by Tim Pompey
tjpompey@gmail.com

Anomalisa

Directed by Duke Johnson, Charlie Kaufman 
Starring: David Thewlis, Jennifer Jason Leigh,
Tom Noonan
Rated R for strong sexual content,
graphic nudity  and language 
1 hr. 30 min.

Only from the imaginative mind of writer Charlie Kaufman (Being John Malkovich, Adaptation) could this film have evolved. Stop-action characters buffeted by longing and loneliness. Lovers involved in an illicit affair in a Cincinnati hotel. Full frontal nudity. Puppet sex.

Author and customer-service specialist Michael Stone (David Thewlis) has arrived in town to speak at a sales conference. Contrary to his upbeat and best-selling book (smartly titled “How May I Help You Help Them”), Stone himself is an emotional wreck. Everyone looks the same. Everyone sounds the same. Depressed, alienated from his wife and son, bored with his life, Stone mopes around his room and wishes he were elsewhere.

Then he hears a different voice outside his doorway and rushes to see who it is. He meets Lisa Hesselman (Jennifer Jason Leigh) and her girlfriend and invites them downstairs to have drinks. Eventually, Stone invites Lisa back to his room. She is shy. He is enamored. They share their hopes and dreams, and eventually make love. Repercussions soon follow.

Without giving anything away, Kaufman and Johnson have created a world in which puppets and people are interchangeable. Man or woman, it makes no difference. Like puppet parts, you can switch the bodies, the faces, the voices and still have the same person.

By contrast, Stone and Hesselman — the way they look, the way they talk — are unique, and that is their blessing and curse. In their conversations over drinks and, later, in Stone’s hotel room, we get a sense of their personal awkwardness, their inability to relate to all these same people, and their personal longing for some type of deep human connection.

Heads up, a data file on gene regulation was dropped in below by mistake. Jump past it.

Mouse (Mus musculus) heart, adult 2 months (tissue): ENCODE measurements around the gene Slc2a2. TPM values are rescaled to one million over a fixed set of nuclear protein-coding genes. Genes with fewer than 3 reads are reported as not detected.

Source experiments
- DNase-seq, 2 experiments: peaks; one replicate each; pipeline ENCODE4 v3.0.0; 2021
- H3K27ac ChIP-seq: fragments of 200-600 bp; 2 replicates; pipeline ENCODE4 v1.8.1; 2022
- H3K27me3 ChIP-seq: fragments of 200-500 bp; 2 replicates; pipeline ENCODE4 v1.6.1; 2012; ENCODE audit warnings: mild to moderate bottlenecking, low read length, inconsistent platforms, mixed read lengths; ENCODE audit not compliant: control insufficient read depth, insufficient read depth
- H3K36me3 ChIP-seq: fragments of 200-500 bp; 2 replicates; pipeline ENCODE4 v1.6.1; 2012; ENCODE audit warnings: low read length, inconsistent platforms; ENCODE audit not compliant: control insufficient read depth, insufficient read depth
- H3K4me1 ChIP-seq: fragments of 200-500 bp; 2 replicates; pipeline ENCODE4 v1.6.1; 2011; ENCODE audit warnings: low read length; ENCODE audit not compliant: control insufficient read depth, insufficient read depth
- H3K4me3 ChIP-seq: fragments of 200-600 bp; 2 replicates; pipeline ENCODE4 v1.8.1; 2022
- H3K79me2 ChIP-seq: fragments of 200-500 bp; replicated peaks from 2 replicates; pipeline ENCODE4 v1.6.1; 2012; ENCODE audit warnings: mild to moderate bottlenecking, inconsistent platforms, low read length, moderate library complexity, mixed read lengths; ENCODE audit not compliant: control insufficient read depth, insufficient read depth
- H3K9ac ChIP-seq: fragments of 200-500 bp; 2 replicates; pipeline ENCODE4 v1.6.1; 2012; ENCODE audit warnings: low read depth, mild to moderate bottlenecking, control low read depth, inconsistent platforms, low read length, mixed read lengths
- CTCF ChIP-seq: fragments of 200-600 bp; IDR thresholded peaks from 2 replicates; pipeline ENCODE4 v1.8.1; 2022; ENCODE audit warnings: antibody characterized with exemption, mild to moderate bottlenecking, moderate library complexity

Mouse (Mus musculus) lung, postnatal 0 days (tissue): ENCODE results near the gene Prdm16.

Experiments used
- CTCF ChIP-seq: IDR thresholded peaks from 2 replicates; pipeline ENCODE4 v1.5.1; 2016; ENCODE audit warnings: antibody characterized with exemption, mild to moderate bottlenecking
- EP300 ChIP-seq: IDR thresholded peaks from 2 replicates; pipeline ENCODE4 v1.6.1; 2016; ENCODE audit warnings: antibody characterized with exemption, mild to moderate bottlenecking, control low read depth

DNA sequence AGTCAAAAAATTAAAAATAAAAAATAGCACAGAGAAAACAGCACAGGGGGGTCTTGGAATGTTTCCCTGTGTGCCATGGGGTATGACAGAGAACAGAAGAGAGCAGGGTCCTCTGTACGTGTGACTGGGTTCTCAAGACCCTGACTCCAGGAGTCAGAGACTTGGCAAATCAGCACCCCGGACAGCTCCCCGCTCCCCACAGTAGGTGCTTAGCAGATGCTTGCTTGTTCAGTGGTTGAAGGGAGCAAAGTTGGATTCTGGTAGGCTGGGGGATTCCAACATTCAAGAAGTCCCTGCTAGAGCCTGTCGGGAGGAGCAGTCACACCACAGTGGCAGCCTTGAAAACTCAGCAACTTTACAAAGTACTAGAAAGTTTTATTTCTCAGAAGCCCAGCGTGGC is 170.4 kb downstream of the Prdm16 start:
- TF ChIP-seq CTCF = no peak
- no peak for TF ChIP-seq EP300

The most affecting scene is when Lisa quietly sings Cyndi Lauper’s “Girls Just Want to Have Fun.” Michael is enchanted and the rest, as they say, is nature calling.

Technically, Anomalisa is a breakthrough in stop-action animation. Choosing puppets over clay, Kaufman and Johnson have come about as close as possible to creating a real-world puppet universe that functions in an adult setting.

The question is, do puppets have an advantage over humans and feature-film footage? For what Kaufman is trying to accomplish, I would say yes. This is a film about viewpoint and philosophy, and without the puppets, the director’s point might be lost or simply impossible to make.

Anomalisa is a world in which humans can be molded to Kaufman’s take on life and love. It’s a world constructed to thrive on manipulation and sameness, everything manufactured for its appeal and its marketing savvy. It’s no small irony that Anomalisa’s world is not far from our own, living as we do in a franchised country where we’ve come to expect the same franchise quality — the same food, the same hotels, the same excellent customer service, the same smile, the same thoughtful treatment, the same outcomes to our choices.

Anomalisa as a film seems to wonder if making different choices, even bad choices, is worth escaping social sameness, even for a short while: The freedom to be miserable or not, to have affairs or not, to take a risk and lose, or to simply break away and then return to our same lives.

One often expects that choice leads to some type of evolution in thinking, but Kaufman and Johnson seem intrigued by those choices where we crash into something, even something as enjoyable as illicit sex, and learn nothing. In Anomalisa, experience is a choice in and of itself, and what we choose to do with our choices is the definition of free will.

Is choice worth the risk? Anomalisa doesn’t answer that question. That choice is left up to you.